Out walked reliever Alan Mills, in street clothes and with Triple-A Rochester his destination. And in strolled left-hander Arthur Rhodes, who made his first start last night since being sent down May 26.
For everyone keeping score at home, that makes 10 roster moves this month. And another is coming, with a pitcher going down and a position player taking his place.
The latest transaction shouldn't have come as a surprise considering the numbers Mills had posted -- 23 innings, 30 hits, 18 walks, 16 strikeouts and a 7.43 ERA -- and Sunday's trade of outfielder Andy Van Slyke to the Philadelphia Phillies for setup man Gene Harris, a hard-throwing right-hander like Mills.
Because he lacks five years of major-league service and wasn't out of options, Mills couldn't refuse the assignment and become a free agent. He learned this after talking with manager Phil Regan, general manager Roland Hemond and assistant GM Frank Robinson, a meeting that lasted about seven minutes.
He later spoke again with Hemond and Robinson in the trainer's room and came out in better spirits than earlier in the day, when he had to remove his practice jersey and begin packing -- a more common sight in the Orioles clubhouse lately than card playing.
"They had to make a move and I have an option left, and I kind of figured when they got Gene Harris that pretty much makes me expendable," he said. "I'm not leaving here thinking I won't come back."
Mills will join the starting rotation at Rochester. "We feel he just has to work on a regular basis," Hemond said. "We're going to start him there so that he can work on his pitches and be extended.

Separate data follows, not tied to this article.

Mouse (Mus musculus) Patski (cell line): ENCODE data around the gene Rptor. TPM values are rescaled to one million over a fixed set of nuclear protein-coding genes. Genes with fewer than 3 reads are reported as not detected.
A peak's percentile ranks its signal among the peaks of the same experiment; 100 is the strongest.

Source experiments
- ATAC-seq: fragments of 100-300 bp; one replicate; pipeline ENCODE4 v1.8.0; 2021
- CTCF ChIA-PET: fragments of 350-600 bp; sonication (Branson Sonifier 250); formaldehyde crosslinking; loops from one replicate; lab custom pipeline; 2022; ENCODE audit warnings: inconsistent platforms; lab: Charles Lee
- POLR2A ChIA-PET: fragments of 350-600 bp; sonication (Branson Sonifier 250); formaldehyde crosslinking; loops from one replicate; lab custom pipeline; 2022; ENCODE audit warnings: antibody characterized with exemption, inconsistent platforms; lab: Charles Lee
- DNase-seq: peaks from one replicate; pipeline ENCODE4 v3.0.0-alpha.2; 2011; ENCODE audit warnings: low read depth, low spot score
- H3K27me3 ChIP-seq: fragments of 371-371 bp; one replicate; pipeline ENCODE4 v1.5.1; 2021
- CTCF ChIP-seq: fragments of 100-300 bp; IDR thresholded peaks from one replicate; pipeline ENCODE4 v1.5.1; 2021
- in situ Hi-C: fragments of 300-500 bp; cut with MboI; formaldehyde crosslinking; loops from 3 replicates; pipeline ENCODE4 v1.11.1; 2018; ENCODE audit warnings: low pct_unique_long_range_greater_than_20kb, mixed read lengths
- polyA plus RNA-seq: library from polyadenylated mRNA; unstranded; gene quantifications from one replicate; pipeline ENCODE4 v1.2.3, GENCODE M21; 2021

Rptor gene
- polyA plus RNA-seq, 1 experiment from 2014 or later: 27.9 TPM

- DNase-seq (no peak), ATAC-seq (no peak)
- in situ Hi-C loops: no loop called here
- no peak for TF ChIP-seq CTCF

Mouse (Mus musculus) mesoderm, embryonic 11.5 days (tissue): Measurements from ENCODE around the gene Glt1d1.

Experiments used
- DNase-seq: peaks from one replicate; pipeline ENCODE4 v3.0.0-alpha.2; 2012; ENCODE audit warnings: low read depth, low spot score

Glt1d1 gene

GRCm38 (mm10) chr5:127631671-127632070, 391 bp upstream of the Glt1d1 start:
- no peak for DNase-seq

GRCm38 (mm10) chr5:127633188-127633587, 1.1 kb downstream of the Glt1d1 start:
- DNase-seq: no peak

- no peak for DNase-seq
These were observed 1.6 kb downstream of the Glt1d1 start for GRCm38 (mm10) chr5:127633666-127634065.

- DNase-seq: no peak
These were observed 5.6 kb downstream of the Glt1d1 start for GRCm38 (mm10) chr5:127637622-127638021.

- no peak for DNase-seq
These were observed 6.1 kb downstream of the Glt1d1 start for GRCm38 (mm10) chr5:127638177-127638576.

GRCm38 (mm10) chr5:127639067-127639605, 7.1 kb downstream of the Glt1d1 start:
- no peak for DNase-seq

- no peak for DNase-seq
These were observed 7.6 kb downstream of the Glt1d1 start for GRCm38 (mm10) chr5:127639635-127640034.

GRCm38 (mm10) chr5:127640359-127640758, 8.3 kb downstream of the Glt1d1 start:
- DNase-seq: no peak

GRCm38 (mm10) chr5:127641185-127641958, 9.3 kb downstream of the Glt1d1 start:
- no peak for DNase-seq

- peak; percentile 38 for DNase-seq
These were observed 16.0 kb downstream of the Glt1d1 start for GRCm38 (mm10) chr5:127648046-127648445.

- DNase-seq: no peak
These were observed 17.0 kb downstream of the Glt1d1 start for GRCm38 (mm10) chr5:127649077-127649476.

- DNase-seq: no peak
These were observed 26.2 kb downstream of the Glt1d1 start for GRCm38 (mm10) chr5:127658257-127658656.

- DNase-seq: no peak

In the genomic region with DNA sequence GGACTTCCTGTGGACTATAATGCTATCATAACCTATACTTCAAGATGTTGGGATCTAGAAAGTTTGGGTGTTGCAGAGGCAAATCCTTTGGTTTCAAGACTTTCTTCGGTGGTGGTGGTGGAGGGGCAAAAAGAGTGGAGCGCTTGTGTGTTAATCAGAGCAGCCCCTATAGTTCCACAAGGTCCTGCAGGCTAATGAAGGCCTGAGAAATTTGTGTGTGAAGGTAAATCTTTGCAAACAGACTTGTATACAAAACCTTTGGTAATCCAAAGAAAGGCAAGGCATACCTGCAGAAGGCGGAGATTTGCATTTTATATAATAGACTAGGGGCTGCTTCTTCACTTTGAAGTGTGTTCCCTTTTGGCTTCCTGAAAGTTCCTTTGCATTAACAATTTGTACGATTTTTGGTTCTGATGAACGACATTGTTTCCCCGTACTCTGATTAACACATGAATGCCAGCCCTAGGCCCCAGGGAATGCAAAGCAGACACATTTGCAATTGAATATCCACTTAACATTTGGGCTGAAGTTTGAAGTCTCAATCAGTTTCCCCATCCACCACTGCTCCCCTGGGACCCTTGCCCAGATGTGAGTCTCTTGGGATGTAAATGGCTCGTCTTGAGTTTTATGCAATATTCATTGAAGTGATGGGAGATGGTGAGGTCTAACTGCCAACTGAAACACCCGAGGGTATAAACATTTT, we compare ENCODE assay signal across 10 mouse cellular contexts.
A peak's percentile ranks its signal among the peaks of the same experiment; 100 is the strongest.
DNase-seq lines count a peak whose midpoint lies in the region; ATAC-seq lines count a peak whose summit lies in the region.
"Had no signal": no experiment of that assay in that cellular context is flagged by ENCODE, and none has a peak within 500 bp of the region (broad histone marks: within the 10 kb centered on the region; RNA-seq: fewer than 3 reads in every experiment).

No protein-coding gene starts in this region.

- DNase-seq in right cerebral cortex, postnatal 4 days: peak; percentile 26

"He'll be fine."
Unlike Brad Pennington and Matt Nokes before him, Mills chose his words carefully after learning of the club's decision and wasn't critical of Regan or the organization. He also wouldn't give any reasons why he had struggled, saying, "I don't make excuses."
He also wasn't making enough good pitches.
Mills threw three solid innings in Sunday's 10-8 loss to Detroit, allowing two hits, an unearned run and striking out three, but that came on the heels of another disastrous outing the previous night.
He was summoned in the seventh inning with the score tied, 3-3, two runners on and Juan Samuel batting. Mills tried to blow a fastball past a known fastball hitter, and the result was a two-run double and a 5-3 loss that had Regan questioning Mills' pitch selection and placement.
Another low point came last Tuesday at Cleveland, when Mills surrendered four runs in one-third of an inning.
Hemond said he didn't believe Mills had been overworked, even though he had warmed up or pitched in 19 of 21 games before Terry Clark and Mark Lee were added to the roster June 8. Before that, Regan had said he wanted to give Mills some time off.
Yesterday, Regan told reporters that Mills needs to "pitch himself back to where he should be," and to "get his rhythm back." He also said Mills has to "relocate his fastball and get his breaking ball over."
"His velocity is good. There's nothing wrong with his arm. I don't think there's any doubt he'll be back here before long," Regan said.
Last season, his third with the Orioles, Mills was 3-3 with two saves and a 5.16 ERA while appearing in a career-high 47 games. Called up from Rochester in 1992 after being acquired in a trade with the New York Yankees, he went 10-4 that year with two saves and a 2.61 ERA. As a reliever -- he also made three starts -- Mills held opponents to a .198 average, sixth lowest in the American League.
He got off to a slow start last season, going 0-2 with a 16.00 ERA (including five home runs) in his first nine innings. But he bounced back, after May 13 by winning three of four decisions with a 2.48 ERA.